Title















Site Registration | Find a Copy | Event Calendar | Site Map
The Voice of the Black Community
Delhaize Food Lion
My business story

We’re in the business of telling the Queen City story with an African-American perspective.www.thecharlottepost.com

Posted by The Charlotte Post on Monday, March 7, 2016

Local

Upgraded website to debut
The Post launches new home Nov. 25
 
Published Thursday, November 21, 2013 6:17 am
by Herbert L. White

The next phase in The Post’s growth campaign starts next week.

On Nov. 25, the publication’s online home, www.thecharlottepost.com, moves to a redesigned web page with more features and interactivity. It’s the first upgrade to the site in three years and includes interactive features such as U-Post, which allows users to upload video and photographs to the site.

In addition to the redesigned website, The Post is launching a redesigned electronic edition of the newspaper to improve reader access to news, information and video. The e-edition, a digitized replica of The Post, can be read on a tablet, smartphone or computer.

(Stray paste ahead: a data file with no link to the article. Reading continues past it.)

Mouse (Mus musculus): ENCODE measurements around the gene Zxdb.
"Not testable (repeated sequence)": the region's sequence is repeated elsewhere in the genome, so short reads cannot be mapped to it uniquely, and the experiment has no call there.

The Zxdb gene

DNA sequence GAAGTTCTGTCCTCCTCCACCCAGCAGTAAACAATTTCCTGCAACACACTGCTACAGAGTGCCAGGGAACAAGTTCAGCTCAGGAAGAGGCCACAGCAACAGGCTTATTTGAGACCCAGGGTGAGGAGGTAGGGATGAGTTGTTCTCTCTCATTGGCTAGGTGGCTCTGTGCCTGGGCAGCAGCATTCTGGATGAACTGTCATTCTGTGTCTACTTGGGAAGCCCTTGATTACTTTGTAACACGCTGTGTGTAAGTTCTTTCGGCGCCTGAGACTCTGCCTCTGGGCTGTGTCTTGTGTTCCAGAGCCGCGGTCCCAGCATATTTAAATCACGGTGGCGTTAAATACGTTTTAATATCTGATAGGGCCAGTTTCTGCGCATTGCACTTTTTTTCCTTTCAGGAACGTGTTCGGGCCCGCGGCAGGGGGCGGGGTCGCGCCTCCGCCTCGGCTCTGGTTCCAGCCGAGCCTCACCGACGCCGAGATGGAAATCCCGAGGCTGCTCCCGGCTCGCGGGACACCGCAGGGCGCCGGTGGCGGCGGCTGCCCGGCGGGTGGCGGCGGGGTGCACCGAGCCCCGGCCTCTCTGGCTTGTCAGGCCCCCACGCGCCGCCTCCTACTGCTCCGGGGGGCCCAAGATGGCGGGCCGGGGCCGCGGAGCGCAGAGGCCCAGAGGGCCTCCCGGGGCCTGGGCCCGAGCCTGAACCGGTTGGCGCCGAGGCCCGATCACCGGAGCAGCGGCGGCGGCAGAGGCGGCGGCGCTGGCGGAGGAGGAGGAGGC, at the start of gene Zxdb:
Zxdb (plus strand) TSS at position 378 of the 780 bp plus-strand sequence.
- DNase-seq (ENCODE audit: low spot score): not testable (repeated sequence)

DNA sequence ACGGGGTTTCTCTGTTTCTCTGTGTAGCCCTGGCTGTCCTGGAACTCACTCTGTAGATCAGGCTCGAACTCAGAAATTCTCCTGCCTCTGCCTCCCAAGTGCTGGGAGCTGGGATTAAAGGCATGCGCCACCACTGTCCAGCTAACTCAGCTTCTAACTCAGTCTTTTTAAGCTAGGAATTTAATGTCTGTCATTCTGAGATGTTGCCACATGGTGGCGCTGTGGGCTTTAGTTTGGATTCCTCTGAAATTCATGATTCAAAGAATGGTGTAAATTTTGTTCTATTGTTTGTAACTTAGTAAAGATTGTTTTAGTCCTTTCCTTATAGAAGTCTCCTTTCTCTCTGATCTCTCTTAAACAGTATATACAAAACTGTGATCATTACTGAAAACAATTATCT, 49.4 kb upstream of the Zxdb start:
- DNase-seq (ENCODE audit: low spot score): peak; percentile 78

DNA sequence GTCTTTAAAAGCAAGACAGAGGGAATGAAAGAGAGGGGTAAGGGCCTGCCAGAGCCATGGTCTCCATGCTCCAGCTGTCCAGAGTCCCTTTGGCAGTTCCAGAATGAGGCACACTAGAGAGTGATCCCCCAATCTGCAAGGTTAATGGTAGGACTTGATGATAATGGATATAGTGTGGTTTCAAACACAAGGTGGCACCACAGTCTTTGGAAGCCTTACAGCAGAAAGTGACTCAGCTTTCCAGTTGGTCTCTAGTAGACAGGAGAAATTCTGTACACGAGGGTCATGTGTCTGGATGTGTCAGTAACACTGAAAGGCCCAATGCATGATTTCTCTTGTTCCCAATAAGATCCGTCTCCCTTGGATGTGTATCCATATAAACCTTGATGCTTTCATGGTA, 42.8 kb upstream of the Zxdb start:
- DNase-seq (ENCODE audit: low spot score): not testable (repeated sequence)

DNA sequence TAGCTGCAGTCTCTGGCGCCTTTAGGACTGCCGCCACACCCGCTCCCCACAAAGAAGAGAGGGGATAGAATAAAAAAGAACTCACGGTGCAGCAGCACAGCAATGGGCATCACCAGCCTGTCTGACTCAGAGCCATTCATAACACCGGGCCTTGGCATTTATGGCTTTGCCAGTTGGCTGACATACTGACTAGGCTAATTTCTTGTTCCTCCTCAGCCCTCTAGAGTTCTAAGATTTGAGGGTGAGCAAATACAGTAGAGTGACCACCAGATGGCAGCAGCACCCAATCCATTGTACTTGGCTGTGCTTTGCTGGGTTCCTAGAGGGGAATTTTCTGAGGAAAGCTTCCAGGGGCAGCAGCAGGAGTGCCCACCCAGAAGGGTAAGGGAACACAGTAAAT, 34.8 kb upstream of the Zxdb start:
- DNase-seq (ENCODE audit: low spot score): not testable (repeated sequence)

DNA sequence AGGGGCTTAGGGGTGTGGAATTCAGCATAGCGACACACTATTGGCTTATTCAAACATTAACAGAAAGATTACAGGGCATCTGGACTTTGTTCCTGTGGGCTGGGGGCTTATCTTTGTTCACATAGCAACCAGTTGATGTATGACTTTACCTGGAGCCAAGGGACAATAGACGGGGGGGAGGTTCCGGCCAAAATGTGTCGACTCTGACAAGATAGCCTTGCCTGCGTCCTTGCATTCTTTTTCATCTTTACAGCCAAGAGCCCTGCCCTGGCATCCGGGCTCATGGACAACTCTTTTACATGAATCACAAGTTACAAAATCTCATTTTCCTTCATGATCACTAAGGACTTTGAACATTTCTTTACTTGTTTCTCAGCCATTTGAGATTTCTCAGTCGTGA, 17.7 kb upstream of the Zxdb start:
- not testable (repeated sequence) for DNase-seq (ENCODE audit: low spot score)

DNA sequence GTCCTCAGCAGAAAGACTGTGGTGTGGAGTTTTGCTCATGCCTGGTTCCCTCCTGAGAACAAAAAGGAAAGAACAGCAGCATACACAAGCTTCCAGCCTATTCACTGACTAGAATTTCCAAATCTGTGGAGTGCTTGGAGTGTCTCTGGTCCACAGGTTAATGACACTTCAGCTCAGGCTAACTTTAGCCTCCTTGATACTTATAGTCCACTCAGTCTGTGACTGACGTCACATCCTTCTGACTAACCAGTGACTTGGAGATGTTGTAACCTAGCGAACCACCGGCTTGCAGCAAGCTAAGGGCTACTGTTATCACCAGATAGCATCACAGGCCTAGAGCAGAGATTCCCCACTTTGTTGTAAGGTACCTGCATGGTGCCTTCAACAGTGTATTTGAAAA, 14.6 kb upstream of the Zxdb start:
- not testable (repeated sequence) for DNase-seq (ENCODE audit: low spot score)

The digital upgrades in Charlotte, as well as sister publication The Triangle Tribune is part of an enhanced circulation campaign. In July, both papers boosted market presence through the addition of Harris Teeter and Food Lion supermarkets as vendors. 

The Post is available at stores in Gaston, Cabarrus, Union and Mecklenburg counties in North Carolina as well as York County, S.C.

Comments

I love the new website!!
Posted on November 26, 2013
 

Leave a Comment


Send this page to a friend

Upcoming Events

read all
18

Total Eclipse Weekend

One of the Southeast’s most vibrant

20

Party In The Park

Picnic in the Park is a free music event in

25

Live On The Green

Live On The Green is Charlotte’s newest

Latest News

read all

Charlotte Independence miss chances in 1-1 draw vs. Orlando City

Shots plentiful, goals not so much

Jacks outside backs leverage speed to gain offensive advantage

Their ability to get upfield benefit attack

Events in Virginia bring back 1960s

Violence evokes memories of segregated South